The current gold bull market has lasted a decade – the same length of time that the great 1970s bull market for precious metals lasted. Many industry old-timers seem to have interpreted gold’s race to almost $1600 and silver’s rise to almost $50 as signs of a grand finale. Our perception is that traders and industry insiders who thought $1000 gold was high have been cashing in.
This may be the thinking behind the recent gold selling done by George Soros. Soros’ selling of holdings in two leading gold-backed ETFs put some wind in the sails of the “end of the gold bull” side of the debate. Not just that April 2011 was a top, but that it was the top. With SEC filings showing that other funds cut their ETF holdings as well last quarter, some folks sure seem to think so.
The question is: Are they right? This seems like a good time to update readers on gold’s fundamentals, in the context of Q1 2011.
The recent selling influenced the figures in the latest report from the World Gold Council (WGC). According to the WGC, ETFs and similar vehicles experienced total net outflows of 56 metric tons (about 1.8 million ounces) in the first quarter of 2011. Total amount of gold held by global ETFs by the end of the quarter was 2,100 metric tons (67.5 million ounces).
The outflows, however, didn’t spell an end to the quarter’s gold run, but coincided with (and perhaps helped to shape) short-term weakness. Those who didn’t see a tidal shift toward a gold bear market took advantage of the selling and added to their positions. WGC reports a 26% annual increase in investment demand – 310.5 metric tons (10 million ounces) in Q1 2011 compared to 245.6 metric tons (7.9 million ounces) in Q1 2010. Noteworthy is that a huge part of this growth was attributed to bar and coin purchases: Physical bar demand alone was responsible for 280.4 metric tons (9 million ounces), which is 62% more than during the same period in 2010. That’s actually rather bullish, as it’s the retail precious metals investor we expect to spark the Mania Phase of this gold bull market.
The balance of supply and demand in the gold market also remains bullish. Demand grew in Q1 2011, but total supply was down 4%. Central banks and official sector institutions acquired 129 metric tons of gold (4.1 million ounces), which is more than their combined purchases during first three quarters of 2010.
The factors that have worked so well for gold so far – the weakening dollar and an uncertainty about the U.S. economy; Europe’s problems with sovereign debts in PIIGS; and political turmoil in Africa and the Middle East – are still in force. Gold remains a safe haven in the eyes of investors. And that includes Soros, by the way, who turned his ETF holdings into shares of Goldcorp (T.G) and Freeport-McMoRan Copper and Gold Inc. (NYSE:FCX), adding the leveraged upside exposure to gold that gold stocks offer.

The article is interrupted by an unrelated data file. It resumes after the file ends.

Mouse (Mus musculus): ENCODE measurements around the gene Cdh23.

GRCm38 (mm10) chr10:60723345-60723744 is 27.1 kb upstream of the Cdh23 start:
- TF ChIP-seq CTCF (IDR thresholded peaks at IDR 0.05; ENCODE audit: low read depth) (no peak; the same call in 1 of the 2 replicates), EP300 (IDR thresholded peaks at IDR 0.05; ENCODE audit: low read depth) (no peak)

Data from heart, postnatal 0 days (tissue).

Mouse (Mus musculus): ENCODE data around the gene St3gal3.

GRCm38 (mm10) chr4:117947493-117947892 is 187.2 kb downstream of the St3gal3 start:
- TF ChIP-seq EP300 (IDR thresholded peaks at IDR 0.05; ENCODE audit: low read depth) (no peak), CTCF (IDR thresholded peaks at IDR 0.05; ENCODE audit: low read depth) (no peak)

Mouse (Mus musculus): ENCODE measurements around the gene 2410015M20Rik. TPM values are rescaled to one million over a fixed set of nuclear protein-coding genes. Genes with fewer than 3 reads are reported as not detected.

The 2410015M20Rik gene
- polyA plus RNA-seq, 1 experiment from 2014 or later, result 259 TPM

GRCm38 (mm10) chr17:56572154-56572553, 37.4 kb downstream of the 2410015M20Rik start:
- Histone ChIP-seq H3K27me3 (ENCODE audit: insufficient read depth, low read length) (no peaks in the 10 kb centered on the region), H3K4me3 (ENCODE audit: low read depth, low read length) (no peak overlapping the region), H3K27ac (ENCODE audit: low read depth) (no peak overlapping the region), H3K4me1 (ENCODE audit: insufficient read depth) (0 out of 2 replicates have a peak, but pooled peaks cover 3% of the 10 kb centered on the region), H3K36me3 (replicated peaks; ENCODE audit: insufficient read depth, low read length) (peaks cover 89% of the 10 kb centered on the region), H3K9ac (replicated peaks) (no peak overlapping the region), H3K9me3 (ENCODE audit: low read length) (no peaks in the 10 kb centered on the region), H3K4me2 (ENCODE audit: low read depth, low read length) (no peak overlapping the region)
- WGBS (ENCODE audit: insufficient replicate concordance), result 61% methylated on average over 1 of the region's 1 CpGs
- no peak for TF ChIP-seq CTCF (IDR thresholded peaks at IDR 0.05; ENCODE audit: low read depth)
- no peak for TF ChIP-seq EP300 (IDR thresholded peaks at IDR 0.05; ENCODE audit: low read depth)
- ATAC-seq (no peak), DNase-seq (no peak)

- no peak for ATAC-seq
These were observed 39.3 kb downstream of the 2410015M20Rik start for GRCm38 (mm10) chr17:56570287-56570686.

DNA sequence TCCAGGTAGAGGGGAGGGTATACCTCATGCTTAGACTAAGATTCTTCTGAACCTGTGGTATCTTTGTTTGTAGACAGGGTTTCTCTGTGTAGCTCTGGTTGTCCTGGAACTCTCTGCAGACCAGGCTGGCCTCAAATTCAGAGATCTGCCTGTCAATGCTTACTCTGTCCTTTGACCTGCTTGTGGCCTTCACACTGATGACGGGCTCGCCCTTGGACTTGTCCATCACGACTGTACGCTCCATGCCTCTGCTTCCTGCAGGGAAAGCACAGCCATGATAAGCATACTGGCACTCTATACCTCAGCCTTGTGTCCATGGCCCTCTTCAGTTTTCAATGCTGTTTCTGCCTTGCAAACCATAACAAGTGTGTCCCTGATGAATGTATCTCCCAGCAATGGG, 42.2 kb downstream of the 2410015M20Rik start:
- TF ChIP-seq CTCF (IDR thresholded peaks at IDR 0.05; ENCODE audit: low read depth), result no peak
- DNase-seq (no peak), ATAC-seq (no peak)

One of the best ways to learn about how to play the leverage offered by the best gold stocks and profit all along the learning curve is to subscribe to the Casey Research metal publications International Speculator and BIG GOLD.
By Vedran Vuk
Some of you have probably been thinking, “What the hell is going on with the euro?” The headlines continue to report the worst from Greece and the rest of Europe, yet the euro continues to get stronger and stronger. Has the world gone completely mad? Common sense suggests that bailouts would be a bad sign for the euro.
Here’s another way to look at it. Yes, the bailouts are bad for Europe in the long run, but for the prospects of higher interest rates in the short term, they could be very useful. When the ECB raises rates, it must consider Greece’s fiscal situation. An interest-rate hike for the eurozone means a higher cost of debt for Greece as well. This is a very sticky situation as the ECB wants to avoid inflation, but it also can’t let Greece fail.
Sure, the ECB could take the rate hikes slowly, but this could be dangerous. Hence, there’s the bailout option. With extra money from a bailout, Greece will be able to more easily weather rate hikes. Hence, the second Greek bailout makes it easier for the ECB to raise rates for the eurozone as a whole without worrying about Greece. And higher rates mean a stronger euro. As a result, currency traders are likely expecting higher interest rates sooner, and hence the currency is rising.
If you’re interested in getting together with other like-minded Casey Research readers, two new Casey phyles are starting up – in Ottawa and in Montreal, Canada.
Found: $775bn of Missing Muni Bonds (Financial Times)
Whoops! The Federal Reserve “accidentally” didn’t count municipal debt held by some households when estimating the size of the municipal debt market. The real figure should be $3.7 trillion – 23% higher than the estimate of $3 trillion. This is hardly a rounding error.
Cyber Cops Stymied by Anonymous Hackers (Bloomberg)
In the Daily Dispatch, we’ve written about the evolving threats to consumers and businesses on the Internet. This article does a good job of explaining the law enforcement problems associated with cybersecurity, and it also covers a list of the most recent corporate breaches.
Perhaps it’s a bit early for the Friday Funnies, but this is a great story. Essentially, Bank of America owed a couple reimbursement for legal fees. After five months of not receiving payment, the couple’s attorney filed to have the bank’s assets seized and moved to foreclose on a local Bank of America branch.
Well, that’s it for today. Thank you for reading and subscribing to Casey Daily Dispatch.